Selecting and justifying starting and source materials. The draft Q11 guideline defines starting materials (synthetic, semi-synthetic) and source materials (biotechnological/biological),
and provides six science-based principles to consider when selecting the starting or source material. For synthetic drug substances,
these principles include recognition that changes in material attributes or operating conditions that occur early in the manufacturing
process have lower potential to impact the drug-substance quality; regulatory authorities should be provided with an adequate
description to understand how impurities are formed, how the process affects formation, fate, and purge of impurities, and
the suitability of the control strategy; a starting material should be a substance of defined chemical properties and structure
and a starting material is incorporated as a "significant structural fragment" (1, 7).
When justifying the selection of synthetic or semi-synthetic drug substances, CTD applicants need to justify how each proposed
starting material is appropriate in light of the above principles, suggests Q11. Justifications may include the ability of
analytical procedures to detect impurities in the starting material; the fate and purge of those impurities and their derivatives
in subsequent processing steps; or how the proposed specification for each starting material will contribute to the control
strategy (1). Q11 recommends using a flow diagram to outline the synthetic route(s) for the manufacture of the drug substance
and to clearly indicate the proposed starting materials.
ICH Q11 further notes that an applicant generally need not justify the use of a commercially available chemical as a staring
material and goes on to define a commercially available chemical as one that is sold as a commodity in a pre-existing, nonpharmaceutical
market in addition to its proposed use as a starting material. Chemicals produced by custom syntheses are not considered to
be commercially available and therefore should be justified when used as starting materials (1). Selection and qualification
of biological source materials (e.g., cell banks) are not described in the new guideline, but rather, the industry is referred
to ICH Q5 for such steps (8).
It's important to note that the CTD submission strategy does not change as a result of the starting material proposal, say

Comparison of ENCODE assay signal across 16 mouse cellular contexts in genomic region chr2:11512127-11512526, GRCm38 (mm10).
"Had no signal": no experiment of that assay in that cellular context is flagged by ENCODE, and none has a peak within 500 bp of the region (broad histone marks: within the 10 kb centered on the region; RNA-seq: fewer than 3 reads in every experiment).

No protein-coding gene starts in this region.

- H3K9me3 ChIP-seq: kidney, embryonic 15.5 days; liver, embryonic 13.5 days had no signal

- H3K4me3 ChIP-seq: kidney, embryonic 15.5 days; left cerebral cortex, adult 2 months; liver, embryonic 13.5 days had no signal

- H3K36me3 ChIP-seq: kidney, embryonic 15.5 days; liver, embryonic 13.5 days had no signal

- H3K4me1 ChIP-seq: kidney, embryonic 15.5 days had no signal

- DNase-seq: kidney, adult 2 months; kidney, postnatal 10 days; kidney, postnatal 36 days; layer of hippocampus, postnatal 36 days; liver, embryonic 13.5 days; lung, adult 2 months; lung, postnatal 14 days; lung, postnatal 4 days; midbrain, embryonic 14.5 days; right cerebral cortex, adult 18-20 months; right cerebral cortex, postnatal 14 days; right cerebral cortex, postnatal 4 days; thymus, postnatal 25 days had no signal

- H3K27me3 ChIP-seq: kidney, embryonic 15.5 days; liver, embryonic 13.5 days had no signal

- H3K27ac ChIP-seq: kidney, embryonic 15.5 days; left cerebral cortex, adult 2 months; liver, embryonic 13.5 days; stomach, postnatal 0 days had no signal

the PhRMA Q11 expert working group members. "Overall impurity knowledge and control (fate and purge), including starting materials,
intermediates, raw materials, etc., are still important whether using a traditional or enhanced development approach."
Control strategy and process validation. Control strategy and process validation are also large components of the Q11 guideline. A control strategy is a planned set
of controls, derived from current product and process understanding, that assures process performance and product quality
(5). Every drug-substance manufacturing process, whether developed through a traditional or an enhanced approach (or some
combination thereof) has an associated control strategy (1).
The process validation section of Q11 includes General Principles as well as highlighting specific principles for biotechnological/biological
products, including the consideration of scale up, impurity removal, and the use of platform technology. The guideline's recommendations
in this area, note the industry Q11 expert working group members, reflect current practice and expectations for biologic products.
Life-cycle management. The ICH Q10 guideline on the pharmaceutical quality system includes quality system elements and management responsibilities
intended to encourage the use of science-based and risk-based approaches at each life-cycle stage (5). Q11 reinforces Q10's
life-cycle management approach while also providing more detail for drug-substance process control. "Manufacturing process
performance, including the effectiveness of the control strategy and suitability of any design spaces, should be periodically
evaluated," states the draft guideline (1).
"ICH Q11 promotes awareness of the sources of and potential for variation in the CQAs of the drug substance," explain the
FDA members of the Q11 working group. "This knowledge supports well-informed selection of suppliers capable of consistently
controlling the drug substance manufacturing process." Risk management and quality systems, which are defined in ICH Q9 and
Q10, apply throughout the lifecycle of the drug substance when it comes to identifying, qualifying, and overseeing suppliers,
and in the management of contractual agreements, adds FDA.
Furthermore, say the agency's representatives, it is important that senior management play a critical role in establishing
a qualification program that assesses the supplier's ability to provide the drug substance using a defined supply chain. "These
critical relationships should be managed through use of strong communication processes, written quality agreements, ongoing
review of the performance of the supplier, and the identification and implementation of any needed improvements."
Applying enhanced approaches. The Q11 document includes several illustrative examples for application of Q11 principles to the drug-substance manufacturing
process, including how to: link material attributes and process parameters to drug-substance CQAs, select appropriate starting
materials, use quality risk management to support life-cycle management of process parameters, and present a design space
for a biotechnological product unit operation.
The PhRMA Q11 expert working group members point out that the examples contained in Q11 are not to be used as templates or
best approaches. "The intent of the examples is important for the illustration of a high-level concept not clarified in the
text .... (and) are an oversimplification of science to streamline the document."